Man with hearing loss trying to hear at the dinner table with his family.

Your last family get together was discouraging. Not because of any intra-family drama (though there’s always some of that). No, the source of the difficulty was simple: it was boisterous, and you couldn’t hear anything. So you didn’t get the details about Nancy’s promotion, and you didn’t have a chance to ask about Todd’s new puppy. It was frustrating. You feel like the room’s acoustics played a big part. But you’re also willing to accept that your hearing may be starting to wane.

It’s not generally recommended to attempt to self diagnose hearing loss because it usually isn’t possible. But there are a few early warning signs you should keep on your radar. When enough of these red flags spring up, it’s worth scheduling an appointment to get tested by a hearing specialist.

Early Signs of Hearing Loss

Some of the symptoms of hearing loss are subtle. But if you happen to find your own experiences reflected in any of the items on the following list, you just may be going through some degree of hearing loss.

Here are a few of the warning signs of hearing loss:

  • You hear some that your ears are ringing: This ringing, which can also be the sound of thumping, screeching, buzzing, or other noises, is technically called tinnitus. Tinnitus isn’t always connected with hearing issues, but it is frequently an early warning sign of hearing loss, so a hearing test is probably in order.
  • Someone makes you realize that you keep turning up the volume on your media. Perhaps you keep turning the volume up on your mobile device. Possibly it’s your TV that’s at max volume. In most cases, you’re not the one that observes the loud volume, it’s your children, maybe your neighbor, or your friends.
  • You have trouble hearing high-pitched sounds. Things like a whistling teapot or ringing doorbell sometimes go undetected for several minutes or more. Early hearing loss is usually most recognizable in particular (and often high-pitched) frequencies of sound.
  • It’s suddenly very hard to understand phone calls: These days, because of texting, we use the phone much less than we used to. But if you’re having difficulty understanding the phone calls you do get (even with the volume cranked all the way up), you might be facing another red flag for your hearing.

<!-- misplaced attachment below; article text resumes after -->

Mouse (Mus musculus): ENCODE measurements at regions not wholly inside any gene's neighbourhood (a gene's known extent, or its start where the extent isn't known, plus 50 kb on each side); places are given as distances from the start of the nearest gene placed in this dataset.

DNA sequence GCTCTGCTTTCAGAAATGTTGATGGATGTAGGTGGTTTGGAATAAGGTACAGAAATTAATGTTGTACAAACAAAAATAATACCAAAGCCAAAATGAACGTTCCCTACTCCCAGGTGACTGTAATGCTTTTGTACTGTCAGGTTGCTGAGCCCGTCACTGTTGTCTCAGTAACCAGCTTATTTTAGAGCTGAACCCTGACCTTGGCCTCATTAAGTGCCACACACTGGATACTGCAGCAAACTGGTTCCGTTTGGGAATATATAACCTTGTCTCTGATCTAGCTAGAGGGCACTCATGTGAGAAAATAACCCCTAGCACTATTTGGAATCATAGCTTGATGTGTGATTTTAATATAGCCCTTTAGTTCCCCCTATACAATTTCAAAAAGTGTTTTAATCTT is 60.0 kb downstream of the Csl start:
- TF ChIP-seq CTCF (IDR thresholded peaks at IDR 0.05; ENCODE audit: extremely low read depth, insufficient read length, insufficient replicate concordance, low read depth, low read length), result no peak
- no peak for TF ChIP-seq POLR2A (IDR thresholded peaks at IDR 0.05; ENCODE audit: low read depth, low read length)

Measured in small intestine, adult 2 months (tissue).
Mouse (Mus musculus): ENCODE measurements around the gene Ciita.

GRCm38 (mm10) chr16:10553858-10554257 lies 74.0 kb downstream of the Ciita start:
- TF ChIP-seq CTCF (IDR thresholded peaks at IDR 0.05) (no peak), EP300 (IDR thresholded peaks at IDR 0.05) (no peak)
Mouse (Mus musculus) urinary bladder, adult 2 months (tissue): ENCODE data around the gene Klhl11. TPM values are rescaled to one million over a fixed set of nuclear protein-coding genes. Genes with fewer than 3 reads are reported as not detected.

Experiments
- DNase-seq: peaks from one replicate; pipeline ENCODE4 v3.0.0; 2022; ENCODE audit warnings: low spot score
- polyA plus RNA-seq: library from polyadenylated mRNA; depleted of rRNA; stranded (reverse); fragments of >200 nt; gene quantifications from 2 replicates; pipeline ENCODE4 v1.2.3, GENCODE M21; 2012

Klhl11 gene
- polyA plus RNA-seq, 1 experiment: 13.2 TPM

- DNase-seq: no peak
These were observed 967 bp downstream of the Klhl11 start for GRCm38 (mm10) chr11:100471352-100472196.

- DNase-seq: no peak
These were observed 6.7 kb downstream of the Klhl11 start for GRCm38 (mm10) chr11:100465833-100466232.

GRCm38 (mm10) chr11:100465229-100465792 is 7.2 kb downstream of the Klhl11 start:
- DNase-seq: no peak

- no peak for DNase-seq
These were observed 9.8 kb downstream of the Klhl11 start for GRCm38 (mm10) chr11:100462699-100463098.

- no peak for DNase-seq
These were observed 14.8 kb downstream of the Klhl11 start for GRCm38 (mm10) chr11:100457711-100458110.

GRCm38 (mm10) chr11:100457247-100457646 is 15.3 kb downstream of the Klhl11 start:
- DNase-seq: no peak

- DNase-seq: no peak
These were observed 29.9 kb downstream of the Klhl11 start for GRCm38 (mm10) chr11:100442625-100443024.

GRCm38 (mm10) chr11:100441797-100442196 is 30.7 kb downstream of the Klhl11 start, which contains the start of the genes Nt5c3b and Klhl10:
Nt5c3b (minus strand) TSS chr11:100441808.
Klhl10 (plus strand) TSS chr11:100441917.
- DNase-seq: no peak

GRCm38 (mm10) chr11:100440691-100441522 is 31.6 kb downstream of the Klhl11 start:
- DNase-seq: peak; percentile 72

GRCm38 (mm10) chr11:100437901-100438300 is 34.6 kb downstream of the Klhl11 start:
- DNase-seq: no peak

• You notice that some sounds become intolerably loud. This early warning sign is less prevalent, but hyperacusis is common enough that you might find yourself experiencing its symptoms. If particular sounds become unbearably loud (especially if the issue doesn’t resolve itself in short order), that could be an early hearing loss symptom.
  • You frequently need people to repeat what they said. This is especially true if you’re asking multiple people to slow down, repeat what they said, or speak up. You might not even recognize you’re making such frequent requests, but it can definitely be an early sign of diminishing hearing.
  • Some words seem harder to hear than others. When consonants become hard to differentiate this red flag should go up. The th- and sh- sounds are very commonly muffled. Sometimes, it’s the s- and f-sounds or p- and t-sounds that become conflated.
  • You have a difficult time hearing interactions in a noisy or crowded place. This is precisely what happened during the “family dinner” illustration above, and it’s often an early sign of hearing problems.
  • It’s Time to Get a Hearing Exam

    Regardless of how many of these early warning signs you may experience, there’s really only one way to know, with confidence, whether your hearing is fading: get your hearing tested.

    You could very well be going through some level of hearing loss even if you’re only noticing one of these early warning signs. A hearing assessment will be able to tell what level of impairment, if any, is present. And then you’ll be better prepared to find the best treatment.

    This means your next family gathering can be far more enjoyable.

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    The site information is for educational and informational purposes only and does not constitute medical advice. To receive personalized advice or treatment, schedule an appointment.
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